Gazpacho – Demon (Kscope)

Gazpacho – Demon (Kscope)

Whether due to the severities of terrain and climate it experiences or even because the region lies at the extremes of European civilization, Scandinavian countries have long held a place in the history of what for many is still viewed as the dinosaur idiom of modern music, progressive rock. A line can be drawn from the early ‘70s and the Swedish prog-pioneer triumvirate of Parson Sound, Samla Mannas Manna and Bo Hansson right through to more contemporary disciples of this dark art in the form of The Flower Kings, Kataya and Fruitcake to illustrate Scandinavia’s place on the map of progressive rock music.

Over the years, what has become a much broader church of progressive rock has mutated into many different sub-genres, ranging from the overblown complex bombast of its earliest form to a far more melodic take on neo-progressive metal. It is at this end of the progressive spectrum that Norway’s Gazpacho lie, having aligned themselves much more closely with British bands such as Anathema, Porcupine Tree and Marillion (with whom they have had a long-standing association) rather than the majority of their Nordic counterparts.

To the nucleus of singer Jan-Henrik Ohme, guitarist Jon-Arne Vilbo and keyboardist Thomas Andersen – the head, hips and beating heart of the band since its genesis in 1996 – have since been added Mikael Krømer, Kristian Torp and Lars Erik Asp on violin, bass and drums respectively. Together these six men have produced the band’s ninth studio album, Demon.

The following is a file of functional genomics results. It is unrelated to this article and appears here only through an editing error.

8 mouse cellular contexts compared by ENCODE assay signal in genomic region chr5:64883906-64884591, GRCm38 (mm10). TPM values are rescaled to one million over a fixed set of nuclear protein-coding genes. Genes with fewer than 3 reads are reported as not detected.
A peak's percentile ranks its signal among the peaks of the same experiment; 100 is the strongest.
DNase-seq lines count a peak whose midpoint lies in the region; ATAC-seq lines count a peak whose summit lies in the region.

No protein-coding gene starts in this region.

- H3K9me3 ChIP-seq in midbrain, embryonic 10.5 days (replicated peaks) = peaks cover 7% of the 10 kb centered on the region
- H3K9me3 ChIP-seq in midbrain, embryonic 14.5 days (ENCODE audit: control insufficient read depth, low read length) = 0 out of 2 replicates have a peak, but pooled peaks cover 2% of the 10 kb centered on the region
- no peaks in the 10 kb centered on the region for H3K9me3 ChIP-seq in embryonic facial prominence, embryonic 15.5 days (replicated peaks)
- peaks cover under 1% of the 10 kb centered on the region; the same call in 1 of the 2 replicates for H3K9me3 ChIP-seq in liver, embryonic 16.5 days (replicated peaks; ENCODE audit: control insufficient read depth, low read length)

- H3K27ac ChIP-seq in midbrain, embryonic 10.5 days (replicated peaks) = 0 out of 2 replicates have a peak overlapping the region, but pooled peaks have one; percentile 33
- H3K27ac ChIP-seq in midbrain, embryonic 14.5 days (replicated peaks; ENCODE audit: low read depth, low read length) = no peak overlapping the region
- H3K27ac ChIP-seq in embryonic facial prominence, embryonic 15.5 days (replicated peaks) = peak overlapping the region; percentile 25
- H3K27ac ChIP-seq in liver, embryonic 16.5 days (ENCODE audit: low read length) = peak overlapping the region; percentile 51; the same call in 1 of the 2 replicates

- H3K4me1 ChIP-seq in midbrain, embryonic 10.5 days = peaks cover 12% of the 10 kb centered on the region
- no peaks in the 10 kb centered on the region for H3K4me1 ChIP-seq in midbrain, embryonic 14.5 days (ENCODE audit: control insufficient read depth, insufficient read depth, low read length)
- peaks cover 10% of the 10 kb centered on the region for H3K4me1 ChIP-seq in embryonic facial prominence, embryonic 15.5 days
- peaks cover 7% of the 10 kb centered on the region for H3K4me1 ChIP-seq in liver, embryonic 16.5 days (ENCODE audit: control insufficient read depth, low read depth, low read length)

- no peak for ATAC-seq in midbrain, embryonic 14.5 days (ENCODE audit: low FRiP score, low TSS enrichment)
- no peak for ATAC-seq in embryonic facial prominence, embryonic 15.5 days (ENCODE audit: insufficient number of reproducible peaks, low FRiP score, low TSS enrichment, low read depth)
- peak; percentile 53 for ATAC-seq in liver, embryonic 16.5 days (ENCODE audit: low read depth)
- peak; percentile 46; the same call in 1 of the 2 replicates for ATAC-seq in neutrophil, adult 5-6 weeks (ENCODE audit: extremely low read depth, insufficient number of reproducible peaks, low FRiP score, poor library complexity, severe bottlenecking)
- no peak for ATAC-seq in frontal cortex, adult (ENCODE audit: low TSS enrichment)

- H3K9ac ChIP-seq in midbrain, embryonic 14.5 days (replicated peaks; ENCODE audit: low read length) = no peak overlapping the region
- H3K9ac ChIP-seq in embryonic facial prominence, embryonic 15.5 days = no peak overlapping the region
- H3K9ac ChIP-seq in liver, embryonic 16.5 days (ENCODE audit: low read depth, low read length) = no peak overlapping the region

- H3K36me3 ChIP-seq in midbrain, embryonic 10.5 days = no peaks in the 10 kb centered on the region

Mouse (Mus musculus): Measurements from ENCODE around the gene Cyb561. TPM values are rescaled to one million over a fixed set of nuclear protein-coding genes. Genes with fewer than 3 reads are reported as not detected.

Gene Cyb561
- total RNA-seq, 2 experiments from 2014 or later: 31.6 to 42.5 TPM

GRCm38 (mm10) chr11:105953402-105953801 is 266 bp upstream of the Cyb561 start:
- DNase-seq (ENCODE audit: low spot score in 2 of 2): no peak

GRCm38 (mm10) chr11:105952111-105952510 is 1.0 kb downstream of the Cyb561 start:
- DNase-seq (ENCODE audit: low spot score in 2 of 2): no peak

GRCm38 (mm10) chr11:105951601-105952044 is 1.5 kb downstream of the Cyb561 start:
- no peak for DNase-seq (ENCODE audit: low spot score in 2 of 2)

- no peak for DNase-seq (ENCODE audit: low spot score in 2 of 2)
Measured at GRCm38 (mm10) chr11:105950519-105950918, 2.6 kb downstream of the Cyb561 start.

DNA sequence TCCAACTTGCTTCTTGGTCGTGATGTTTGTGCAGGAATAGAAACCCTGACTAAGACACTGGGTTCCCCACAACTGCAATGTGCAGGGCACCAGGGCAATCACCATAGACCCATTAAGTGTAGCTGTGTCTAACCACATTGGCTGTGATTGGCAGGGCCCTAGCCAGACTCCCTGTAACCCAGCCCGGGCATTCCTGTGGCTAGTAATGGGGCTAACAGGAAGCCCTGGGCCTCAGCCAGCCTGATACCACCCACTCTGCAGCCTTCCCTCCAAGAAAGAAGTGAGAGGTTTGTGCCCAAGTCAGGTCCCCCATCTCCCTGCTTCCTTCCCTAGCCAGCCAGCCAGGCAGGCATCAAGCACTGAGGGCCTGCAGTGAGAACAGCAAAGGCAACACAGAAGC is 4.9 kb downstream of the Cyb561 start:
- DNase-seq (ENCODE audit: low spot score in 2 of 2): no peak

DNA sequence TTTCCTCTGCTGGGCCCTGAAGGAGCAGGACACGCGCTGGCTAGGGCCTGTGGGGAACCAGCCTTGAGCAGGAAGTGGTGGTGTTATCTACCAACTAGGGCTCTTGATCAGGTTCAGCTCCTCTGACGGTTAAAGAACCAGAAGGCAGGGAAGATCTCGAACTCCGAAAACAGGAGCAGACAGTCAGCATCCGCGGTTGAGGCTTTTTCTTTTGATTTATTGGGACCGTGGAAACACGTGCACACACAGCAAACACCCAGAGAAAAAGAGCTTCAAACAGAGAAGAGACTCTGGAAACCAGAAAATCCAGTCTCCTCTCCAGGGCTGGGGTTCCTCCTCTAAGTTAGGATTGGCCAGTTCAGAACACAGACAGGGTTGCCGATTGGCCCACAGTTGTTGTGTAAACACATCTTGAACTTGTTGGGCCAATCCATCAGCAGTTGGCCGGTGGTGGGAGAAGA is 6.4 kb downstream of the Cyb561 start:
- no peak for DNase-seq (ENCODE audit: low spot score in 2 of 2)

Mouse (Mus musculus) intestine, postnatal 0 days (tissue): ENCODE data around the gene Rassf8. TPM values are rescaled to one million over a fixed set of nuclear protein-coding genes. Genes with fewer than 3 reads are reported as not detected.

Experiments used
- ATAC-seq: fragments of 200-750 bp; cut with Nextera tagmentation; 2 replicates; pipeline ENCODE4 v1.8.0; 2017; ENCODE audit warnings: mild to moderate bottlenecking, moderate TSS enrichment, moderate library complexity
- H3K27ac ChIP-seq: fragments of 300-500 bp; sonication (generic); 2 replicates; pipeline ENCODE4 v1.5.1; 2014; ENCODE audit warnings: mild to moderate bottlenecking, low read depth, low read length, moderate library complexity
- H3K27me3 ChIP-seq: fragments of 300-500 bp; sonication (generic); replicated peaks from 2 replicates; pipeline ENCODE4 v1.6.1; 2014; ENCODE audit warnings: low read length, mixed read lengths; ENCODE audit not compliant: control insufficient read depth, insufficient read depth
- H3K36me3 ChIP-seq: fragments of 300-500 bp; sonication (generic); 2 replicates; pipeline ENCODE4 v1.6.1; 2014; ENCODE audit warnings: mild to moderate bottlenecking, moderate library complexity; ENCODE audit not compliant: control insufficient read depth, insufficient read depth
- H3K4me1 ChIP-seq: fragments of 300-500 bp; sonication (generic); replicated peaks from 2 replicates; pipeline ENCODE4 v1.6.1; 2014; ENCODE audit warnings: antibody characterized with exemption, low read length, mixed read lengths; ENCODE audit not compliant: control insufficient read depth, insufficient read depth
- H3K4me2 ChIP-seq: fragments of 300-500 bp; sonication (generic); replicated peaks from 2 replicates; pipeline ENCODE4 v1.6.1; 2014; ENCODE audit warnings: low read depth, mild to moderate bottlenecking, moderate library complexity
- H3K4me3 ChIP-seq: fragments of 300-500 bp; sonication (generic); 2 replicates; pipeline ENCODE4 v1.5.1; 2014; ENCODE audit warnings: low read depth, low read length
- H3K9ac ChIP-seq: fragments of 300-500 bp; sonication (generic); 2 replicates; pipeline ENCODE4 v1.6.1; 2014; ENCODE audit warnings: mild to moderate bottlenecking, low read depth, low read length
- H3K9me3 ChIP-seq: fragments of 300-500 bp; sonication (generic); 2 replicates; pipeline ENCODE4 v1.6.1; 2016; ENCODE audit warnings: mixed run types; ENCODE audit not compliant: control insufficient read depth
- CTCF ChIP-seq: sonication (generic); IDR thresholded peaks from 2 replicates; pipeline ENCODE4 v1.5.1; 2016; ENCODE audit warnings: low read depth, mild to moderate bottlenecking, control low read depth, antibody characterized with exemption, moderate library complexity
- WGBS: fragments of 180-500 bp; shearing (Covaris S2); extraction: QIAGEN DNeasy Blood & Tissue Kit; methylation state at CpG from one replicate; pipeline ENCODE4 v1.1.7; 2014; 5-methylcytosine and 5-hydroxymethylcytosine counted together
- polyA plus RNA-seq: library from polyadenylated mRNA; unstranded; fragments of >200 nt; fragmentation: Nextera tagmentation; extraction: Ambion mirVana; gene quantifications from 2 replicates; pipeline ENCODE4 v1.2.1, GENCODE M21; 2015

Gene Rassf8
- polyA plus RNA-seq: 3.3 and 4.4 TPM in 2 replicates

In keeping with a number of its predecessors as well as many a prog rock recording over the years – and something that is almost guaranteed to strike abject fear into the very heart of the casual listener – Demon is what might loosely be described as being a concept album. Part myth, part legend, and perhaps leaning more towards conventional storytelling than abstract ideation, the Demon’s tale is told over four musical parts.  

And just as the phantasmagoria of its narrative might suggest, the music in which the fable is wrapped is by almost equal dimension epic and illusory. Shrouded in both mystery and melancholy, the plaintive voice, guitars, keys and violin swoop and soar. The rugged contours of their collective sound and the sheer sense of wide open spaces that they manage to convey appear at times to mimic the topography of their native land. Whilst it does occasionally buckle under the weight of its over-inflated grandeur, such moments on Demon are more than counterbalanced by other passages of almost tender, symphonic beauty and yet for all of its passing lapses into pomposity, in the ever expanding pantheon of modern progressive music this still remains a record worthy of strong consideration.

Demon was released on 17th March 2014 via Kscope

Rating: ★★★½☆

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